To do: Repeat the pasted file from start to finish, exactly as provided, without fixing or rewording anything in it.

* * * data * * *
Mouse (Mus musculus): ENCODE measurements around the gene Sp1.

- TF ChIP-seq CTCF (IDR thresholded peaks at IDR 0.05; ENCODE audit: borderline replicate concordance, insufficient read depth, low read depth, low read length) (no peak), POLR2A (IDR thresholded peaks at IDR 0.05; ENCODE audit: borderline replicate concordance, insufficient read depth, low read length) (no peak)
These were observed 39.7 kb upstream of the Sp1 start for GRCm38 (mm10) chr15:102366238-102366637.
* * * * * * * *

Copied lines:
Mouse (Mus musculus): ENCODE measurements around the gene Sp1.

- TF ChIP-seq CTCF (IDR thresholded peaks at IDR 0.05; ENCODE audit: borderline replicate concordance, insufficient read depth, low read depth, low read length) (no peak), POLR2A (IDR thresholded peaks at IDR 0.05; ENCODE audit: borderline replicate concordance, insufficient read depth, low read length) (no peak)
These were observed 39.7 kb upstream of the Sp1 start for GRCm38 (mm10) chr15:102366238-102366637.